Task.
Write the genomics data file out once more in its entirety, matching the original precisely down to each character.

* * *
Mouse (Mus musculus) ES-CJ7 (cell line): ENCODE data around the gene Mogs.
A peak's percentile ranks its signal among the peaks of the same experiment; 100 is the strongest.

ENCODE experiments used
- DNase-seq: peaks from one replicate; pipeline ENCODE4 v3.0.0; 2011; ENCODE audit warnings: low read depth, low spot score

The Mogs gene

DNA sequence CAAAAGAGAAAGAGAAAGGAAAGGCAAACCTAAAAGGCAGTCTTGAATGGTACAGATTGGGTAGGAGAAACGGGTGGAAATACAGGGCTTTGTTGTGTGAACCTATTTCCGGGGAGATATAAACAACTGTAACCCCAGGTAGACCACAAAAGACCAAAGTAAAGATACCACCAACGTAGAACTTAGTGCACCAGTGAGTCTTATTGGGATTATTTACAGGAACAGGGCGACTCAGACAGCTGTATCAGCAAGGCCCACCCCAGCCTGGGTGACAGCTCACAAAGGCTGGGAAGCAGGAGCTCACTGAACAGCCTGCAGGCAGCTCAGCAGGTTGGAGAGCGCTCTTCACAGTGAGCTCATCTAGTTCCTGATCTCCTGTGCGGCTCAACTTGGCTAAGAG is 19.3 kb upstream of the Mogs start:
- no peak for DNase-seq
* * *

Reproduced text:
Mouse (Mus musculus) ES-CJ7 (cell line): ENCODE data around the gene Mogs.
A peak's percentile ranks its signal among the peaks of the same experiment; 100 is the strongest.

ENCODE experiments used
- DNase-seq: peaks from one replicate; pipeline ENCODE4 v3.0.0; 2011; ENCODE audit warnings: low read depth, low spot score

The Mogs gene

DNA sequence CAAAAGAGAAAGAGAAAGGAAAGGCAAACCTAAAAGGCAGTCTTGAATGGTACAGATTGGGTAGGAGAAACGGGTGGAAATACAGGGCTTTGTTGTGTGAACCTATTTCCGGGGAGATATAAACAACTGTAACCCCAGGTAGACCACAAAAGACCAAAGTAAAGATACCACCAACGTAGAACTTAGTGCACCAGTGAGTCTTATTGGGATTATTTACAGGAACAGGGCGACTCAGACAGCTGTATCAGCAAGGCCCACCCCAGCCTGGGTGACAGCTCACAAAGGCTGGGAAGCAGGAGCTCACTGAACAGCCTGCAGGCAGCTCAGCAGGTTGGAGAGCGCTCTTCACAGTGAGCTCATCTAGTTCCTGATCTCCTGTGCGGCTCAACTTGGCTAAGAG is 19.3 kb upstream of the Mogs start:
- no peak for DNase-seq